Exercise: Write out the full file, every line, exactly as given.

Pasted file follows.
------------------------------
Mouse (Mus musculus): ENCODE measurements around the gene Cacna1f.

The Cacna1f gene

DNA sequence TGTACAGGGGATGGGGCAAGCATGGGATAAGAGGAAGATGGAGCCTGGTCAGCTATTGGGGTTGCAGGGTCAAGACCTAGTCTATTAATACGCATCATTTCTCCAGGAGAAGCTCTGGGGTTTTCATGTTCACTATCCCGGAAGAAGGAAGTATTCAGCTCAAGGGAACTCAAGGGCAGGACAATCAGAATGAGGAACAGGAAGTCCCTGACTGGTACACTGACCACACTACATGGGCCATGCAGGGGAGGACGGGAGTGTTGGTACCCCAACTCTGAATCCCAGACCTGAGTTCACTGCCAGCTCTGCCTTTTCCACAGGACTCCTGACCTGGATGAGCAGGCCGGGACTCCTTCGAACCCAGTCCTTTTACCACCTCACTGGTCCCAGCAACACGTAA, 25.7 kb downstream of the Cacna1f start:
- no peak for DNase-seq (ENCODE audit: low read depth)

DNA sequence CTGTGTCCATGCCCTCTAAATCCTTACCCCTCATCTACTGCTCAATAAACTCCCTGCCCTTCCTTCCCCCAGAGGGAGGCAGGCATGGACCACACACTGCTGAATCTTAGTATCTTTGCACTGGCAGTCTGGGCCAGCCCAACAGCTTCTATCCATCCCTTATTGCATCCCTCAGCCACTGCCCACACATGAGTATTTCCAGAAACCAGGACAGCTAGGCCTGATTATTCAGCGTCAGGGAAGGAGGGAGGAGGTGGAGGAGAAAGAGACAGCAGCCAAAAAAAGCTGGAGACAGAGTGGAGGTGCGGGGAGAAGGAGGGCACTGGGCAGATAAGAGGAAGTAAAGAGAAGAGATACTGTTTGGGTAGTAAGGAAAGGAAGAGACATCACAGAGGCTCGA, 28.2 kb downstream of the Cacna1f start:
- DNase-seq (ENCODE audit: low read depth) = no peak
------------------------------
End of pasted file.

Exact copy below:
Mouse (Mus musculus): ENCODE measurements around the gene Cacna1f.

The Cacna1f gene

DNA sequence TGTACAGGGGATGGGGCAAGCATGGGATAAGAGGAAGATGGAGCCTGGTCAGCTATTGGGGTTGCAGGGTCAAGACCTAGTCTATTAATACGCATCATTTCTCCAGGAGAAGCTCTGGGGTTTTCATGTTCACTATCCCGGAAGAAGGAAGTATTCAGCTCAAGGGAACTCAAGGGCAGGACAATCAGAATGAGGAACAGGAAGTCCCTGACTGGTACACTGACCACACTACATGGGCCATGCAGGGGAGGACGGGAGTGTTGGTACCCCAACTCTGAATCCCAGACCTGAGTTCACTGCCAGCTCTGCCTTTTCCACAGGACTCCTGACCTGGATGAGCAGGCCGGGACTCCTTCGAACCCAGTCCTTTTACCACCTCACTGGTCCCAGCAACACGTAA, 25.7 kb downstream of the Cacna1f start:
- no peak for DNase-seq (ENCODE audit: low read depth)

DNA sequence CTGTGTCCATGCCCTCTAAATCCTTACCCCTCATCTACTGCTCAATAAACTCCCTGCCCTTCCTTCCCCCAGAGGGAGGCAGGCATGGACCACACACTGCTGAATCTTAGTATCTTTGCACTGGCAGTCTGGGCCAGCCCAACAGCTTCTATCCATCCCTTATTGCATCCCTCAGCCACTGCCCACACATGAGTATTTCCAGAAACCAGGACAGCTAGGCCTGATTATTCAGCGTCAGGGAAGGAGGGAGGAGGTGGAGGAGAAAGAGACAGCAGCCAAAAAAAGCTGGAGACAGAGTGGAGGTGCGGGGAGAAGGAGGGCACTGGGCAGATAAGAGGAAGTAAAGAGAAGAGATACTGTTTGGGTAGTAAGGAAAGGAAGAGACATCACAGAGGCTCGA, 28.2 kb downstream of the Cacna1f start:
- DNase-seq (ENCODE audit: low read depth) = no peak